Anesthesia and analgesia

Detection of carbon monoxide during routine anesthetics in infants and children.

PMID 20185653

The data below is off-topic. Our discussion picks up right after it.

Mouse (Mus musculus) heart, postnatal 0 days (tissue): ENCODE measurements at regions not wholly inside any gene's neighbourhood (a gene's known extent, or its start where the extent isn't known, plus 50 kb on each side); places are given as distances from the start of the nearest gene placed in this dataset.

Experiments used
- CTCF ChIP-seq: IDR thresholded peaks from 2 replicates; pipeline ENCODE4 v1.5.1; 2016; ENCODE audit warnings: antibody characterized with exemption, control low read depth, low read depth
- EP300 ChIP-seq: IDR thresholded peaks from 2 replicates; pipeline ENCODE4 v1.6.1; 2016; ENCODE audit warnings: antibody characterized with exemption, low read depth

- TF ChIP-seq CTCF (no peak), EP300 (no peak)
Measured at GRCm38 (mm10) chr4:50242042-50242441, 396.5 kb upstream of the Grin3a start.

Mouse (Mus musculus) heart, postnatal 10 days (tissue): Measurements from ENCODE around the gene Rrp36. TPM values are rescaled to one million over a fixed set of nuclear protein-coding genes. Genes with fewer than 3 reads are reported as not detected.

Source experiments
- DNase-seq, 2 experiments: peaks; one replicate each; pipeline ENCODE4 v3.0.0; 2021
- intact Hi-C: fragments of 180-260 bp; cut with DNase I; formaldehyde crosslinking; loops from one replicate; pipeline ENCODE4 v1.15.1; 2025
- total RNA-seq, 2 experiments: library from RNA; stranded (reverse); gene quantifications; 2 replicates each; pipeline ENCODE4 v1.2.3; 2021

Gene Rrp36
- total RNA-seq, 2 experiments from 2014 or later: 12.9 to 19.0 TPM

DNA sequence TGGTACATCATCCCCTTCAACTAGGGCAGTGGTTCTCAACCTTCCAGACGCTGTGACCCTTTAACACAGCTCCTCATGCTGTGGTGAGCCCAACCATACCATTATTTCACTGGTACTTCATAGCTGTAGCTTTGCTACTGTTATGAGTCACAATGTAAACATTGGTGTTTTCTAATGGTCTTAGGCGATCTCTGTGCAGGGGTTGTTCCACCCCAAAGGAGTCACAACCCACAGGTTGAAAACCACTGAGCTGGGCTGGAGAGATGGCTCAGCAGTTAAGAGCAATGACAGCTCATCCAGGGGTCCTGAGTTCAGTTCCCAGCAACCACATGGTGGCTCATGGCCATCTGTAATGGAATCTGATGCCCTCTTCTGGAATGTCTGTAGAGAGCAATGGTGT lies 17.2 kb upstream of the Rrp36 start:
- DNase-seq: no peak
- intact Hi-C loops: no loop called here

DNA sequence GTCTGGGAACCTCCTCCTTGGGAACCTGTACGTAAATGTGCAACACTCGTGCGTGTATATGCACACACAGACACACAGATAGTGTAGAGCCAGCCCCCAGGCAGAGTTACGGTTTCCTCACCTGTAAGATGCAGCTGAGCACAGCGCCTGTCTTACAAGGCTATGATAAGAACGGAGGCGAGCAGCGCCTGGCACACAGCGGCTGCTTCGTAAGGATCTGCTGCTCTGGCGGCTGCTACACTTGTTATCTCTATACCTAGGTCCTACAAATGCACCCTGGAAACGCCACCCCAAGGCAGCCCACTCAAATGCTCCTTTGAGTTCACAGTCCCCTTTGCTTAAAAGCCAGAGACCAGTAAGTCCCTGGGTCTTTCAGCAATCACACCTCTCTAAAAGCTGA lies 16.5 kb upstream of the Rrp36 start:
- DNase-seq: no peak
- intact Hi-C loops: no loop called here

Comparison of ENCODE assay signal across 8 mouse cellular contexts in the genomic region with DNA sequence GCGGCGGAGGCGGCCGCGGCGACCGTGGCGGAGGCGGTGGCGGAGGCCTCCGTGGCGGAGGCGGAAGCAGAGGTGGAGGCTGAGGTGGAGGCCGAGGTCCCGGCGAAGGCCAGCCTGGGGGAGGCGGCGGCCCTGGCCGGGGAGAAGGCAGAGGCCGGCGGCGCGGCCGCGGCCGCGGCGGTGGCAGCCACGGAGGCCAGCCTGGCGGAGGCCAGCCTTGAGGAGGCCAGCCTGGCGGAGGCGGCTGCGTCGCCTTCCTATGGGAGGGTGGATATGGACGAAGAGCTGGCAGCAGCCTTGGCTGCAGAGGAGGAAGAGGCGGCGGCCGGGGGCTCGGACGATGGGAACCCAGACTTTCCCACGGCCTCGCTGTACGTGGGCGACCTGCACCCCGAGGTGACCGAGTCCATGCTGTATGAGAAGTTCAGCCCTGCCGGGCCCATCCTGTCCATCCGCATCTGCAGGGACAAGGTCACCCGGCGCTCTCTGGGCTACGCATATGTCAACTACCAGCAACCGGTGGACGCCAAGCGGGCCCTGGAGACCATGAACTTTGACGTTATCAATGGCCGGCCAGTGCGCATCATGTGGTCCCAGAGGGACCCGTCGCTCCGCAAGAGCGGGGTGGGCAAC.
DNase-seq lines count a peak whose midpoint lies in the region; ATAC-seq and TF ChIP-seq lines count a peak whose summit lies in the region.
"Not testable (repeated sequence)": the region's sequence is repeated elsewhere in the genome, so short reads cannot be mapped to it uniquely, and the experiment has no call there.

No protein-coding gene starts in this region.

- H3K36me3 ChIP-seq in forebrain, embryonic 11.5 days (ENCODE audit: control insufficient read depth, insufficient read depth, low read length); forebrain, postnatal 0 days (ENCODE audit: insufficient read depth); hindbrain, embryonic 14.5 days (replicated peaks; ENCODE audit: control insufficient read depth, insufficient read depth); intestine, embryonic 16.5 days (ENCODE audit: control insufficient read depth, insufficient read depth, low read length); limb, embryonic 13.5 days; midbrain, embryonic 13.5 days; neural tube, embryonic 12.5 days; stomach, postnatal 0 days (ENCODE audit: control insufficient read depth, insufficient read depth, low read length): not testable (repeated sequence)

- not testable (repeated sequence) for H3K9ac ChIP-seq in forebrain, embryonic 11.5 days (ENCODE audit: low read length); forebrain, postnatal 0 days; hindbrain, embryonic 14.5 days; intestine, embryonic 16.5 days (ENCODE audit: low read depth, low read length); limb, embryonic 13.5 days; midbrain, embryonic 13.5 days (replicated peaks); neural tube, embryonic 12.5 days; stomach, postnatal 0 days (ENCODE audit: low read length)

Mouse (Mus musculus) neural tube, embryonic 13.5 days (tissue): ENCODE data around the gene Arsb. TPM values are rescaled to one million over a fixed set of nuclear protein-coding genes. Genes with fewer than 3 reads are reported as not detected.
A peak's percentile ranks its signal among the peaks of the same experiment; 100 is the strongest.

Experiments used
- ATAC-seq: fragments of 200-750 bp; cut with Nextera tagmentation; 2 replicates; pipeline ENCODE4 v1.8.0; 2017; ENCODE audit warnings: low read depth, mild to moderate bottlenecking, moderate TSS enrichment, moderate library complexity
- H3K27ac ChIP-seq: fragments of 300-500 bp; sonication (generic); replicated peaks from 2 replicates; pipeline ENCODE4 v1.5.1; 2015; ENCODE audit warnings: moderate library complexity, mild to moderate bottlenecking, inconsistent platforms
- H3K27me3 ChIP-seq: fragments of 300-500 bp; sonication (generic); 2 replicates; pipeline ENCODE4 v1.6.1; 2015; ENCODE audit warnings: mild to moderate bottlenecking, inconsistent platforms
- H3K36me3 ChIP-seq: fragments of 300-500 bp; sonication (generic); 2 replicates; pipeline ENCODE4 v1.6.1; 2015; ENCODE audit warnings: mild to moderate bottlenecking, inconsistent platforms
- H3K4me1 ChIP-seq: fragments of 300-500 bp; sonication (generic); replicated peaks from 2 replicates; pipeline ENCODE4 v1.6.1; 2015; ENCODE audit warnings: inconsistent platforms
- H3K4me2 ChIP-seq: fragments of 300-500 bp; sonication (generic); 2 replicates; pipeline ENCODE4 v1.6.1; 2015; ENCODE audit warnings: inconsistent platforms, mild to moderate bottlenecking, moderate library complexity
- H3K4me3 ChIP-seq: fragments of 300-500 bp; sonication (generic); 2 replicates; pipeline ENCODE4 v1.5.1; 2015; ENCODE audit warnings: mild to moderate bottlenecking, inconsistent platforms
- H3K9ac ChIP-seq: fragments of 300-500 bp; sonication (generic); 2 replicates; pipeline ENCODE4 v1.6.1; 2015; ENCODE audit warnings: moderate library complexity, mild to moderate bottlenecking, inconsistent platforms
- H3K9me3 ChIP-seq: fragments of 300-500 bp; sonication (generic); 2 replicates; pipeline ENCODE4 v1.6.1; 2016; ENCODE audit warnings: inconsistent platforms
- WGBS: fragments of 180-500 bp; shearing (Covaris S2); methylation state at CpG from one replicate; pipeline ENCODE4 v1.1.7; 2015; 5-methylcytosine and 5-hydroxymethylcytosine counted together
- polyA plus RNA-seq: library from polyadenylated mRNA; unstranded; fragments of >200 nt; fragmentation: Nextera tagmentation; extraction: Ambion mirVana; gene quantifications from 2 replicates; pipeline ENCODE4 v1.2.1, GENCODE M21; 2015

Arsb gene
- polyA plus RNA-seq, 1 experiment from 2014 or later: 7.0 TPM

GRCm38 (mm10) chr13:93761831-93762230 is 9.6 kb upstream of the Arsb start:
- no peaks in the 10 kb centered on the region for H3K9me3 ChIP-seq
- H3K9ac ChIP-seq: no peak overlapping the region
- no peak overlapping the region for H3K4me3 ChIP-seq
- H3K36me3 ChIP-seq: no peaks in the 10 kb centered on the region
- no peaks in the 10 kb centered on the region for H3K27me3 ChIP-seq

Carbon monoxide (CO) can be produced in the anesthesia circuit when inhaled anesthetics are degraded by dried carbon dioxide absorbent and exhaled CO can potentially be rebreathed during low-flow anesthesia. Exposure to low concentrations of CO (12.5 ppm) can cause neurotoxicity in the developing brain and may lead to neurodevelopmental impairment. In this study, we aimed to quantify the amount of CO present within a circle system breathing circuit during general endotracheal anesthesia in infants and children with fresh strong metal alkali carbon dioxide absorbent and define the variables associated with the levels detected. Fifteen infants and children (aged 4 months to 8 years) undergoing mask induction followed by general endotracheal anesthesia were evaluated in this observational study. CO was measured in real time from the inspiratory limb of the anesthesia circuit every 5 minutes for 1 hour during general anesthesia. Carboxyhemoglobin (COHb) levels were measured at the 1-hour time point and compared with baseline. CO was detected in all patients older than 2 years (0-18 ppm, mean 3.7 +/- 4.8 ppm) and rarely detected in patients younger than 2 years (0-2 ppm, mean 0.2 +/- 0.6 ppm). Only the relationship between CO concentration and fresh gas flow to minute ventilation ratio (FGF:(.)VE) remained significant after adjustment in longitudinal regression analysis (P < 0.001). Although not powered to determine such a relationship, CO levels were weakly associated with the use of desflurane and female sex. There was no significant association between CO concentration and anesthetic concentration. Baseline COHb levels were higher in children younger than 2 years and decreased significantly at the 1-hour time point compared with baseline and children older than 2 years. However, COHb levels increased significantly from baseline in a predictable manner consistent with CO exposure in children older than 2 years. FGF:(.)VE correlated significantly with change in COHb using simple linear regression (r = 0.62; P < 0.02). CO was detected routinely during general anesthesia in infants and children when FGF:(.)VE was <1. Peak CO levels measured in the anesthesia breathing circuit were in the range thought to impair the developing brain. Further study is required to identify the source of CO detected (CO produced by degradation of volatile anesthetic versus rebreathing CO from endogenous sources or both). However, these findings suggest that avoidance of low-flow anesthesia will prevent rebreathing of exhaled CO, and use of carbon dioxide absorbents that lack strong metal hydroxide could limit inspired CO if detection was attributable to degradation of volatile anesthetic.